·       Nick Ryan has a field experiment with energy-intensive Indian manufacturing firms that offers an industrial energy audit and (in a second treatment arm), a part-time engineer to help implement the audit recommendations. He surprisingly finds that rather than reducing energy use, this results in firms using more energy – something he attributes to these firms changing their labor and capital mix since energy is a compliment to other inputs in production. This finding that we need to look beyond the simple engineering estimates of what energy savings will be because of impacts on other inputs is something that also comes through in the Adhvaryu et al. (2020) ReStat paper on the productivity benefits of garment firms adopting LED lighting – which is not about policies to get firms to do this, but rather one of the underappreciated benefits that occur when firms do adopt LED lighting – worker productivity increases on hot days.

·       I should note Nick has other nice non-experimental work on how the auction and contracting process for solar energy in India affects solar prices and clean energy investment through hold-up risk – basically a lot of state government-owned wholesale buyers of electricity are perennially bankrupt and have long track records of strategic renegotiation and default, which not surprisingly makes green energy firms reluctant to contract with them – and a (more-trusted) central government guarantee helps reduce this counterparty risk.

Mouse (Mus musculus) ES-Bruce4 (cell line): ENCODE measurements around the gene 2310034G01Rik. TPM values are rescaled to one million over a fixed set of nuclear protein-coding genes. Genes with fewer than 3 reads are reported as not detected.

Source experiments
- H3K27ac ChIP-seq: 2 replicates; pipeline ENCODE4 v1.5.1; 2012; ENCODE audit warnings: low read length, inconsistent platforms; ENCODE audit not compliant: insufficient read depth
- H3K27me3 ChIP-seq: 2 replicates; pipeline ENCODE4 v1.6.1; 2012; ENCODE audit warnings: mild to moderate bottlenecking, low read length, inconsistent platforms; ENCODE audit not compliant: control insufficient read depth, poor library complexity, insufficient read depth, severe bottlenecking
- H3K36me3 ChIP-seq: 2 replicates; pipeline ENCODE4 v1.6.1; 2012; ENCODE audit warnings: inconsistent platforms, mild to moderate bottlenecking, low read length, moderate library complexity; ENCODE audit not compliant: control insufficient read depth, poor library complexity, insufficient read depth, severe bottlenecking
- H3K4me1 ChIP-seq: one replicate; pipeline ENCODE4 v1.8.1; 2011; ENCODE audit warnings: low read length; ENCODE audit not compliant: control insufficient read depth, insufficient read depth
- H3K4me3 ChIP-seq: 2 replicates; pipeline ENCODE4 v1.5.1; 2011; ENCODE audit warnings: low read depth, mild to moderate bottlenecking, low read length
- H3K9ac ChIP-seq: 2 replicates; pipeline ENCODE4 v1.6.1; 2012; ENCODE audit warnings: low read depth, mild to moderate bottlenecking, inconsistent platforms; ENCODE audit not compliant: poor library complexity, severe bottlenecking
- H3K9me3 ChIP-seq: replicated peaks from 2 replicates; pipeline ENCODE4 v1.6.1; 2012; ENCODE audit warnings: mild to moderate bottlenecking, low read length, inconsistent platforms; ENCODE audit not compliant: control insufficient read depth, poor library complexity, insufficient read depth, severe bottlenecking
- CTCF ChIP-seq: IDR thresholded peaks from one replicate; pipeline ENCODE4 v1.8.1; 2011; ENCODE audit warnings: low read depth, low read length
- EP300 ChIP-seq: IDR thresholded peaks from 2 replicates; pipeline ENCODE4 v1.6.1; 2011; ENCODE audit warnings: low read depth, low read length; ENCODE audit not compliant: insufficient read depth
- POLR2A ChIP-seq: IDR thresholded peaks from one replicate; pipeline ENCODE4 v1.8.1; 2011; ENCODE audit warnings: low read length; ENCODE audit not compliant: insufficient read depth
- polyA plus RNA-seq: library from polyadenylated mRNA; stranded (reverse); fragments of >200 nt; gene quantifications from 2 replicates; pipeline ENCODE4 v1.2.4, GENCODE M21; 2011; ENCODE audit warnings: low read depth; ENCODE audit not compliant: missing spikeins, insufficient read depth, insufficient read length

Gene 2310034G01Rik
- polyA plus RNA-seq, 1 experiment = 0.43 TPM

There are of course a few other studies underway, such as this World Bank one on trying to get Bangladesh leather good and footwear firms to adopt a more energy-efficient motor; and PEDL had a recent exploratory grant funding call on this last year;  and I recognize that the combination of this being a new area, the difficulty and expense of doing evaluations that involve subsidies or advice to SMEs and large firms, the pause in many activities during the Covid pandemic, and the time taken to complete studies could mean that there is not much there yet – but are there other convincing experimental or non-experimental impact evaluations out there that help identify causal impacts of green industrial policies?


In response to this post, people shared several studies, all of which seem to be around regulatory policy rather than firm-support policies that provide subsidies, advice, or incentives to specific firms. Regulatory policies were also the one area where the Harrison et al. review I mentioned above had some evidence. Some of the studies shared are:

·         He, Wang and Zhang in the QJE on estimating the impact of tighter monitoring of water quality regulations on productivity in Chinese firms.

·         Chen et al. 2021 on how Chinese conglomerates react to energy conservation regulations by shifting production from regulated to unregulated firms in the same conglomerate instead of improving energy efficiency.

·         Greenstone et al. 2022 on an experimental evaluation of a pollution market for emissions in Surat, Gujarat

·         Münch and Scheifele 2022  on solar auctions with and without a requirement for local content held in India.


David McKenzie

Lead Economist, Development Research Group, World Bank